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A tourist card on the edge of the road from La Paz to CoroCoro
The place Coro Coro is located at 3980 meters altitude in the Cordillera de los Andes, about 130 kilometers by road southwest of La Paz in the La Paz department of the same name. There was probably a settlement at this place as early as the Inca times, as described in the book 'Beneficio de Metales' by Pastor Barba from Potosí from 1612.
The undoubted reason for people to settle here was the large copper deposits, some of which were brought to light together with small amounts of gold. This is probably where the name Coro Coro, which is derived from Cocororo = inferior gold, comes from.
After several centuries of profitable mining of copper in Coro Coro, the fall in international metal prices and the simultaneous political reorientation of Bolivia towards neoliberalism, the closure of state mines and the escape of miners to the big cities occurred in 1985. Monuments all over the city still bear witness to the past, glorious times.
Although the state mining company COMIBOL has resumed copper production since October 2009 and a plant for the production of copper cathodes has also been installed, the place with only around 11,000 inhabitants still looks pretty deserted.
Since the miners of the state mine are very strictly controlled, it is not possible to get any mineral grades from there. But as everywhere in Bolivia, there are small cooperatives of miners in Coro Coro who dig for copper at their own expense in the vicinity of the mine. Some of these mineros have also recognized the sale of collector minerals as a source of income.
Pseudomorphoses from solid copper to aragonite
Unfortunately, the pseudomorphoses are only available in very clear quantities
Native copper sheets are also offered
These are mostly covered with cuprite
This in situ aragonite crystal did not make it to copper pseudomorphism
'Barrier' of a cooperative against unwelcome visitors
Basílica Menor Santa Bárbara de Caquingora - Foundation stone laid in 1560 by Franciscan monks. One of the many beautiful buildings from the colonial days of Bolivia
And then it's back to La Paz. The shopping was - as feared - quite clear, but the excursion itself was very nice and entertaining.
Shortly after Coro Coro we encounter architectural evidence of the colonial era ...
... and on the main road to La Paz the first harbingers of the upcoming carnival!
Travel in Bolivia
 2018 day trip to the Coro Coro copper deposit

 

A tourist card on the edge of the road from La Paz to CoroCoro
The place Coro Coro is located at 3980 meters altitude in the Cordillera de los Andes, about 130 kilometers by road southwest of La Paz in the La Paz department of the same name. There was probably a settlement at this place as early as the Inca times, as described in the book 'Beneficio de Metales' by Pastor Barba from Potosí from 1612.
The undoubted reason for people to settle here was the large copper deposits, some of which were brought to light together with small amounts of gold. This is probably where the name Coro Coro, which is derived from Cocororo = inferior gold, comes from.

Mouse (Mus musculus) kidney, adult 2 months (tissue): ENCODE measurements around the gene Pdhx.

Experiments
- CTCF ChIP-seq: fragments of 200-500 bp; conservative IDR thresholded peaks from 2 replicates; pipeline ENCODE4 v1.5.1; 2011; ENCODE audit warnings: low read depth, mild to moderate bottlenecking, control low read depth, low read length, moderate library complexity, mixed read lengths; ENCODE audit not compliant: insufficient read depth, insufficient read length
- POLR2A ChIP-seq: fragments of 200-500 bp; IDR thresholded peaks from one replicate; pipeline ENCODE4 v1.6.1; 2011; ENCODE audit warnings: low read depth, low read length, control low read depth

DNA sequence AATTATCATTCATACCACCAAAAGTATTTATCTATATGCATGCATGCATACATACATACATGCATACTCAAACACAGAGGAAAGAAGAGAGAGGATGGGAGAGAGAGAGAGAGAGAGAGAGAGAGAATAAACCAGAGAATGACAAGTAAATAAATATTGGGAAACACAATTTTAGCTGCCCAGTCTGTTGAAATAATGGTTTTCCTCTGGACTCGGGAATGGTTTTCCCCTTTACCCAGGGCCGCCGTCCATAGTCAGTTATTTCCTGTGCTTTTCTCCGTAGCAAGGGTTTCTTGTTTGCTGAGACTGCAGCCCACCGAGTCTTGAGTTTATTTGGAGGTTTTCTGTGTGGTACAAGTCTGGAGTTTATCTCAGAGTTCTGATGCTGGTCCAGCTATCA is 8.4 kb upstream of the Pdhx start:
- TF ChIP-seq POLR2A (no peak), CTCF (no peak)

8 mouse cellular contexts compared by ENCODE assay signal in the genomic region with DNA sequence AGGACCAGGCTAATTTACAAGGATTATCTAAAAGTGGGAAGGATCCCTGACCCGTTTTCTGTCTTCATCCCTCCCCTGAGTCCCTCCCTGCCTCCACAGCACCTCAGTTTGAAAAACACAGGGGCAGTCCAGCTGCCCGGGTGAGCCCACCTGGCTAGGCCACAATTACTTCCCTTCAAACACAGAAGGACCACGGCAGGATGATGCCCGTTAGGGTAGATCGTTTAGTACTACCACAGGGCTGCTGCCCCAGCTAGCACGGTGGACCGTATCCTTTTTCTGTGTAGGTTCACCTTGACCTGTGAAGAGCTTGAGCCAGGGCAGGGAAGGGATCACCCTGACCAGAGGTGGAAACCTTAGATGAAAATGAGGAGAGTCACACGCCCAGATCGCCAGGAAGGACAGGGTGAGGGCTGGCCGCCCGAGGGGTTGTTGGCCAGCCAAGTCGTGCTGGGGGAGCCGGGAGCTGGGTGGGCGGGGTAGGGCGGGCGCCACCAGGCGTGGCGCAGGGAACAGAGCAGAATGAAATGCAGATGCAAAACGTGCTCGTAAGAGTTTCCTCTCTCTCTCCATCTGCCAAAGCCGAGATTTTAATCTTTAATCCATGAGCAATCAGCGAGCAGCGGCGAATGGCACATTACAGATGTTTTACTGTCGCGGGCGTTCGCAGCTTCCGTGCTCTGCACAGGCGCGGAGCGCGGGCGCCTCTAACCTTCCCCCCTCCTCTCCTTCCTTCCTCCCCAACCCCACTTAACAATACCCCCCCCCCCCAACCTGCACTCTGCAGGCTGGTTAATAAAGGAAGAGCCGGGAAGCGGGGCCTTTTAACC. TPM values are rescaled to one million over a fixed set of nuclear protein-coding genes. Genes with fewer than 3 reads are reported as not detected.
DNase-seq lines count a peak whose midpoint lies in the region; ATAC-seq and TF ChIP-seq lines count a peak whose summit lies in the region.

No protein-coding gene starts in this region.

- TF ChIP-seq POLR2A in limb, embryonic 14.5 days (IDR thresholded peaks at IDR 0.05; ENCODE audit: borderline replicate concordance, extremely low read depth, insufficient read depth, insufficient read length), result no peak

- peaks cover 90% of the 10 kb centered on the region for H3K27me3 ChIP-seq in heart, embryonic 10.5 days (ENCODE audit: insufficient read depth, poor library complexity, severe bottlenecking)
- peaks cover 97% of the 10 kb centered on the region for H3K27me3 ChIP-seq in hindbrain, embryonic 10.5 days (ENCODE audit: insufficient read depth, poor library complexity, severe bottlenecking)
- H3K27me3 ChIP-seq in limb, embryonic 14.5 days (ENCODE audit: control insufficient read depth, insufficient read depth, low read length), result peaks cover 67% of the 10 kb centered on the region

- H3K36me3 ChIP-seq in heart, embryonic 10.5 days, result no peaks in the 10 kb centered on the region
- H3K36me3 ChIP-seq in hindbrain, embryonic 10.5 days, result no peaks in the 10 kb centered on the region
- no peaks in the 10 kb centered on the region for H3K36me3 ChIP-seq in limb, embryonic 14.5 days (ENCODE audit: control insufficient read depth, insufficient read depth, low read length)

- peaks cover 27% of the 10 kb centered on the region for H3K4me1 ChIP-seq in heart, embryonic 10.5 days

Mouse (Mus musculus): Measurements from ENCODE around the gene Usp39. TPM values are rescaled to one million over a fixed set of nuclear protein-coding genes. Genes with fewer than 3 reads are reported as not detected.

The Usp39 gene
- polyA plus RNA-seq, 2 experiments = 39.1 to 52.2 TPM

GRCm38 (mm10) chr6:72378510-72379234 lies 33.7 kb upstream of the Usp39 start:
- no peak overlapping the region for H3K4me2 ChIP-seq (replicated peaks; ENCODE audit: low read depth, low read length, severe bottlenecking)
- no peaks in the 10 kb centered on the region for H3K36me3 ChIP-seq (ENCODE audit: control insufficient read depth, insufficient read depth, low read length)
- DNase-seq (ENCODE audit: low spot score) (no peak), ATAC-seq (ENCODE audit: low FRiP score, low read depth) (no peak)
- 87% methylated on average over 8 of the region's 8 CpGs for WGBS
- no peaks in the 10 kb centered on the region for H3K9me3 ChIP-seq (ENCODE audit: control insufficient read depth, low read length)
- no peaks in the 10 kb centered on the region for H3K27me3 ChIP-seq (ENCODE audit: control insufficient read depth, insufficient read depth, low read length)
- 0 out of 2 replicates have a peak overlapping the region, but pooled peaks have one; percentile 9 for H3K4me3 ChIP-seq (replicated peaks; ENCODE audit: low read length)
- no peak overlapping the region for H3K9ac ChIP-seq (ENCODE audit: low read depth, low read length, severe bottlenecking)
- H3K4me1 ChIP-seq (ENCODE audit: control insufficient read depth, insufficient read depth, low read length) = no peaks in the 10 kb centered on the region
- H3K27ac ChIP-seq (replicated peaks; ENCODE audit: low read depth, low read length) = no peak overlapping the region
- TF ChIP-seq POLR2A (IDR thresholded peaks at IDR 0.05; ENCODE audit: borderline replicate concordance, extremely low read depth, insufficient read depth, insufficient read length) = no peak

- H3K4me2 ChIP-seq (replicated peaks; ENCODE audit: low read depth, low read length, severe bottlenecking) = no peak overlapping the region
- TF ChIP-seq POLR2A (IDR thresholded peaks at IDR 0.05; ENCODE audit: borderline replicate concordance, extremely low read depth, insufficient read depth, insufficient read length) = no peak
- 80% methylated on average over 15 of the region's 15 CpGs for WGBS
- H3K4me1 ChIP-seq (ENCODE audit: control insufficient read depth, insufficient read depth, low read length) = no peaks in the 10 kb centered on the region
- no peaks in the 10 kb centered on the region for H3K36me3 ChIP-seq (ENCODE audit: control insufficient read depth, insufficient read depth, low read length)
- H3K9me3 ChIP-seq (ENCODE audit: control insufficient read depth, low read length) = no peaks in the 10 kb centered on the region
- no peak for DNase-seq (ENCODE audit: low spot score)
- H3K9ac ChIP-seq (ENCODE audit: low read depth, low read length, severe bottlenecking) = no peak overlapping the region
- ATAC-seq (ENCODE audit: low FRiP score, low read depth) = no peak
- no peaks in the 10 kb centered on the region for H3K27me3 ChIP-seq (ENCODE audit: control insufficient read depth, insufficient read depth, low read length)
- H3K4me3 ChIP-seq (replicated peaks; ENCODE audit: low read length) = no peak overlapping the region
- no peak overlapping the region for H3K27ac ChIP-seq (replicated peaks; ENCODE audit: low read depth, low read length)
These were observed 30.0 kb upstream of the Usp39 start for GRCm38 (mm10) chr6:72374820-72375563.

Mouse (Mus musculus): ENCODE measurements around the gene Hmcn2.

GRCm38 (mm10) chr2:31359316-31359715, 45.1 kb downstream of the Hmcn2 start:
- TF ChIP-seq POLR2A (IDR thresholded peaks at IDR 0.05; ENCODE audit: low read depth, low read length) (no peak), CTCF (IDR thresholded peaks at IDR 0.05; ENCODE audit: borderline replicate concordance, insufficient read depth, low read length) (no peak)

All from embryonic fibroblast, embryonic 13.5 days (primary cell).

After several centuries of profitable mining of copper in Coro Coro, the fall in international metal prices and the simultaneous political reorientation of Bolivia towards neoliberalism, the closure of state mines and the escape of miners to the big cities occurred in 1985. Monuments all over the city still bear witness to the past, glorious times.
Although the state mining company COMIBOL has resumed copper production since October 2009 and a plant for the production of copper cathodes has also been installed, the place with only around 11,000 inhabitants still looks pretty deserted.
Since the miners of the state mine are very strictly controlled, it is not possible to get any mineral grades from there. But as everywhere in Bolivia, there are small cooperatives of miners in Coro Coro who dig for copper at their own expense in the vicinity of the mine. Some of these mineros have also recognized the sale of collector minerals as a source of income.
Pseudomorphoses from solid copper to aragonite
Unfortunately, the pseudomorphoses are only available in very clear quantities
Native copper sheets are also offered
These are mostly covered with cuprite
This in situ aragonite crystal did not make it to copper pseudomorphism
'Barrier' of a cooperative against unwelcome visitors
Basílica Menor Santa Bárbara de Caquingora - Foundation stone laid in 1560 by Franciscan monks. One of the many beautiful buildings from the colonial days of Bolivia
And then it's back to La Paz. The shopping was - as feared - quite clear, but the excursion itself was very nice and entertaining.
Shortly after Coro Coro we encounter architectural evidence of the colonial era ...
... and on the main road to La Paz the first harbingers of the upcoming carnival!

 

 

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